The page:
In this tutorial, you will learn how to decide what items should be added to the Episerver output cache using
VaryByParams. Let us say you have personalisation or a members area on your site. it is highly likely you will not want to cache these pages. It would be bad to show your site visitors PPI to anyone expect them. When implementing a cache, you will often need to add rules to tell Epsierver what to cache and more importantly what not to cache. In this tutorial, you will learn all these secrets 🔥🔥🔥
This is not the only post I've written about caching and Episerver. If you want to master page performance, some good reads include:
- Episerver Caching - The Output Cache Explained
- Episerver Caching - Output Caching Strategies Explained... What Is A Donut Cache?
When you cache your pages, you may hit the snag of caching the wrong thing. Let's say you have a multi-lingual website. Your site does not have a unique page Url for each language variation. Instead, it uses a single Url and a cookie to set which language to display. When you enable the output cache, the first time a page loads, the user comes from the UK and the UK version of the page is loaded and cached. Now a visitor from Sweden visits your page, he lives in Sweden and wants the Swedish version of the page. As your website has cached the page in English, he will see the English version even if he had the correct cookie set, this is shit 💩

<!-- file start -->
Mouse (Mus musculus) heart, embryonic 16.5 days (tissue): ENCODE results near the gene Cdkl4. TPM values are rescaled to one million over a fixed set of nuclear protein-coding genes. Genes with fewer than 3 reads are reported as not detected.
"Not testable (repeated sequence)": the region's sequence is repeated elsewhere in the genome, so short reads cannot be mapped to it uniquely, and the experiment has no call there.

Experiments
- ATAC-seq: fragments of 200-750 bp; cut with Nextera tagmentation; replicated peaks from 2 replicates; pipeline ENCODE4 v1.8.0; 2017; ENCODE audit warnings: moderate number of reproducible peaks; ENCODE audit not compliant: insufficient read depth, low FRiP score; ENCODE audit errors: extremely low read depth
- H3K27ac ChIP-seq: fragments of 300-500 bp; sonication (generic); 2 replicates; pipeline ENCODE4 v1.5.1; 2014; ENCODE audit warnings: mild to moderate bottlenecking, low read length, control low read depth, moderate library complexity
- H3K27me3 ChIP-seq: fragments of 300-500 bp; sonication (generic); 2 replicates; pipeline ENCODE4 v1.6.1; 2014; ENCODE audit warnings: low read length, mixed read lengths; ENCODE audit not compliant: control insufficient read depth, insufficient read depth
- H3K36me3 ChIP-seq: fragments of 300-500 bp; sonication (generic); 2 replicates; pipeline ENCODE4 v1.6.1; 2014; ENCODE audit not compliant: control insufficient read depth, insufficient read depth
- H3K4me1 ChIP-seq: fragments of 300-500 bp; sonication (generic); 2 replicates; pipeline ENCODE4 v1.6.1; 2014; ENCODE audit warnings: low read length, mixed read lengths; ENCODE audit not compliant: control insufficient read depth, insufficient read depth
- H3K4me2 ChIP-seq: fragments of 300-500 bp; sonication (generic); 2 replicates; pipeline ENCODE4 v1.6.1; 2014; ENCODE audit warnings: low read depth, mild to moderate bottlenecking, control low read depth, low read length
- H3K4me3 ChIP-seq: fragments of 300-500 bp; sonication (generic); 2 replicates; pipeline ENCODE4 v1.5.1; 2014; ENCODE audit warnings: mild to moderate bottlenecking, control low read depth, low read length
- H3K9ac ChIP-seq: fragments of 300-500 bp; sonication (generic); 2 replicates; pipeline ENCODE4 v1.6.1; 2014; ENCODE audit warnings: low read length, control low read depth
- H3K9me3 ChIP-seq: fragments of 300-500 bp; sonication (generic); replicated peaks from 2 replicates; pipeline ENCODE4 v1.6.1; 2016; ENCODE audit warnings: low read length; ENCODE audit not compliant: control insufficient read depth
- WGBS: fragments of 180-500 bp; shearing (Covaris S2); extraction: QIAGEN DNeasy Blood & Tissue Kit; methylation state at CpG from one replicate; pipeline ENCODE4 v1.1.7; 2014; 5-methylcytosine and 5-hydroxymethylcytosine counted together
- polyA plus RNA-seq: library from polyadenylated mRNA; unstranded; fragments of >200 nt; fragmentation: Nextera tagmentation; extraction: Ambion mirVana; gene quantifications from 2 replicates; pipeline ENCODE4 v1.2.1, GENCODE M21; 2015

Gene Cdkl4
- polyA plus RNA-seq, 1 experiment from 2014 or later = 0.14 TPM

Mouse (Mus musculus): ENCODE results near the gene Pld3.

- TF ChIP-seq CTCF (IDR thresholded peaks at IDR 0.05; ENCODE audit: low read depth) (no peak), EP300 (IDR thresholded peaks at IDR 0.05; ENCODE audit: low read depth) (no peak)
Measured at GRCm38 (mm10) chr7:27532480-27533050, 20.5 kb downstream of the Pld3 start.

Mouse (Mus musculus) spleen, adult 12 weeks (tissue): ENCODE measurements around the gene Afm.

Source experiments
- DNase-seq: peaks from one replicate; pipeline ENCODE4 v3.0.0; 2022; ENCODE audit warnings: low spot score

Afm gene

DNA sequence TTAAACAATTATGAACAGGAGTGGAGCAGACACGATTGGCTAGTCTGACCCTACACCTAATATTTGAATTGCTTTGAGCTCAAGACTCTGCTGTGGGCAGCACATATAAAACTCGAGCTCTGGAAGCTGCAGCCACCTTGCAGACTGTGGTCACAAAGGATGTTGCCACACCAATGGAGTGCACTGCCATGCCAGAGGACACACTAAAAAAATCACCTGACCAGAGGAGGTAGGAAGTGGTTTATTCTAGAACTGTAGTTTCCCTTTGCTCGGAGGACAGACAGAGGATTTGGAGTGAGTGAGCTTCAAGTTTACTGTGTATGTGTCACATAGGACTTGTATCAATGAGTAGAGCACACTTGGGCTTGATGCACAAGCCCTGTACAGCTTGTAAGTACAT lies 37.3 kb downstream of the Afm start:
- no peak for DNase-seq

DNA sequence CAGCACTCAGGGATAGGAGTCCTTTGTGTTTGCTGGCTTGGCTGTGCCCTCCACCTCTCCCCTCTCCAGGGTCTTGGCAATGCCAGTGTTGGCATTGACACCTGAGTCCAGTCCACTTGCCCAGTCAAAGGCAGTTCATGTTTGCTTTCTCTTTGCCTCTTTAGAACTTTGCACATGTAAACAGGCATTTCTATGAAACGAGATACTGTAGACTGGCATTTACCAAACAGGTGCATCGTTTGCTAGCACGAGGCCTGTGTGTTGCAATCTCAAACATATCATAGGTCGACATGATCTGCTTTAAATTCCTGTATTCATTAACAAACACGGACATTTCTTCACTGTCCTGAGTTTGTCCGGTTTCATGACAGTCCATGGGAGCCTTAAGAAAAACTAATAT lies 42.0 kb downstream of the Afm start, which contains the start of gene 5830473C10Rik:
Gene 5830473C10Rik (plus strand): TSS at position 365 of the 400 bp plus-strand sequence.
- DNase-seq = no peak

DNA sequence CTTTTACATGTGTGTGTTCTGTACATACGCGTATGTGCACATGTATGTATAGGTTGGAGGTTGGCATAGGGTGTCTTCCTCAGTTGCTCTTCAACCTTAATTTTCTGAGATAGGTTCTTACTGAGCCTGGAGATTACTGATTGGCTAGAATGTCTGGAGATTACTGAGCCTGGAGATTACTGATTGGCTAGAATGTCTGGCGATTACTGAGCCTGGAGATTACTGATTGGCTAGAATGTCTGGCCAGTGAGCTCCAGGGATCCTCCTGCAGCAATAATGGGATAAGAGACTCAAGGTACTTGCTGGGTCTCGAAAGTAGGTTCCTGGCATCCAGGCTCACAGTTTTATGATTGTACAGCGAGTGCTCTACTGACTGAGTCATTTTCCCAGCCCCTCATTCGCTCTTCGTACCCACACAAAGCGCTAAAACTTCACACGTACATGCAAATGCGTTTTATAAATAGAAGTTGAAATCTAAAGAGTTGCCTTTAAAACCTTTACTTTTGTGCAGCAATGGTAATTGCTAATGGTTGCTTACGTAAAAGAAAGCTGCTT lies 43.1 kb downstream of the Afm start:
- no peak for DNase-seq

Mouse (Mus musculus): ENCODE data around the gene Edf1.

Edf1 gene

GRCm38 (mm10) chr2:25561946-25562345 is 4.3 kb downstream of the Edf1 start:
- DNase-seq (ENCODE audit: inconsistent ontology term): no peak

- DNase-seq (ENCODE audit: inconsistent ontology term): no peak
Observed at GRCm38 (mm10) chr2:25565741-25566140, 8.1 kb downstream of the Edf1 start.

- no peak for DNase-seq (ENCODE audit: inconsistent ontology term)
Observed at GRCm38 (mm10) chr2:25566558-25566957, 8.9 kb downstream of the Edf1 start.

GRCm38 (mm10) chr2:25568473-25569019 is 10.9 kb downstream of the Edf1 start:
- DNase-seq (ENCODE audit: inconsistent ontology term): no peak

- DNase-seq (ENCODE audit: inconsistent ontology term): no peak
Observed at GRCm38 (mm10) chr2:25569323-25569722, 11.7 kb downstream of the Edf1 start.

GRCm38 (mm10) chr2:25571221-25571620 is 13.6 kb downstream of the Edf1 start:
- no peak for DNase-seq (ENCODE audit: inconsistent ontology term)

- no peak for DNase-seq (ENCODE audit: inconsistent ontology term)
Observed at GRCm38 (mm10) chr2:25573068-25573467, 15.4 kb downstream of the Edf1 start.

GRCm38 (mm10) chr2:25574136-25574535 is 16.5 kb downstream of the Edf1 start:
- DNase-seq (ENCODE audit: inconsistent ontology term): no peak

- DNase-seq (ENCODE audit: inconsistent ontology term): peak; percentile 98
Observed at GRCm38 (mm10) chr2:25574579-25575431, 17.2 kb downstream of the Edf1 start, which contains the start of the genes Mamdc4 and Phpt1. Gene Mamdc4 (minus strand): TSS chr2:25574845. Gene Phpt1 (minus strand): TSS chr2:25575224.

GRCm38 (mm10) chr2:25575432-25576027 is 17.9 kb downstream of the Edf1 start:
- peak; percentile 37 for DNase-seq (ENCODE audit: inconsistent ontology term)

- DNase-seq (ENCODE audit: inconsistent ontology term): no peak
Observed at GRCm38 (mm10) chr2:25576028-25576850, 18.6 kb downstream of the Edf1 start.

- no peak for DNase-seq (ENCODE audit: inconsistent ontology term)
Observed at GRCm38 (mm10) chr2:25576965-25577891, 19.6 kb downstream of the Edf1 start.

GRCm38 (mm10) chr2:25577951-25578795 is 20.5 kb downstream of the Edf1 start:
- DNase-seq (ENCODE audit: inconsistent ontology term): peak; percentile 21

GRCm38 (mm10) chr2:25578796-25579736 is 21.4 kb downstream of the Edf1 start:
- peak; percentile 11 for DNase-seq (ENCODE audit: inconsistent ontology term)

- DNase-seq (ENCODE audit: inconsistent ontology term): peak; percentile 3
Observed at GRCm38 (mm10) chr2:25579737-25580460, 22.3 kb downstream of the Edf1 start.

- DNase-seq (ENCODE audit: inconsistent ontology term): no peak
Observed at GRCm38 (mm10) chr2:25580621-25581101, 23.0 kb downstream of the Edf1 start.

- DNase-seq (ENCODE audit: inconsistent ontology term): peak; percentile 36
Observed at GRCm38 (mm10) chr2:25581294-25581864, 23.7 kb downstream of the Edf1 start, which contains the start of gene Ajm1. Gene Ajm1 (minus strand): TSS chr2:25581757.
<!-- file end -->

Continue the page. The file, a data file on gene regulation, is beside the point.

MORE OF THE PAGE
This happens because out-of-the-box, the .NET output cache works usiing the page Url as the cache key. If your website contains logic that renders custom content on your pages based on cookie values or session data, your site visitors will see strange results being returned from your cache. Common causes of strangeness include visitor groups, membership areas, A/B tests and personalisation. Instead of not catching anything, a better approach would be to cache a version of the page based on a unique key. In our example, caching based on the value of the language cookie would solve the problem.
To cache by a unique key, you need to create a global parameter that will be added to all page requests. When any page request is made, we can use
VaryByParams to define how the cache key works within the OutputCache. Doing this will mean sensitive or unique content will not be cached. Read on to learn how to make this happen 💥
Configuring Your Custom Param in Episerver
The first step is to define a unique cache key with a custom param within Episerver. This is done within
episerver.config file like this:
httpCacheVaryByCustom property and add a custom parameter name. You can add more than one parameter within here. Simply, separate each key with a comma, e.g.
Setting The Param On Each PageRequest
The next step is to populate the parameter on each page request. You can do this within
Global.ascx file by overriding the
global.ascx override the
GetVaryByCustomString method and check if whatever rule you want to use matches a condition. If it does, generate a unique cache key and value. In this example, I check the requests current culture, find the culture code and then set that as the unique cache key. This change would stop Episerver from caching pages in the wrong culture. This is all you need to do to configure your cache to cache by unique settings. You can make these rules as simple or complex as you need 💥
When we find these unique caching scenarios, you need to figure out the unique part of the page is and then creates a custom param in the output cache to differentiate the cache. As long as each rendering variation has a unique cache key, .NET can create different HTML snippets to deal with each scenario. Adding a cache parameter is pretty straightforward. Define the key in
Episerver.config and then in the
GetVaryByCustomString() method. Check the request based on specific rules and then create a unique cache key. Happy Coding 🤘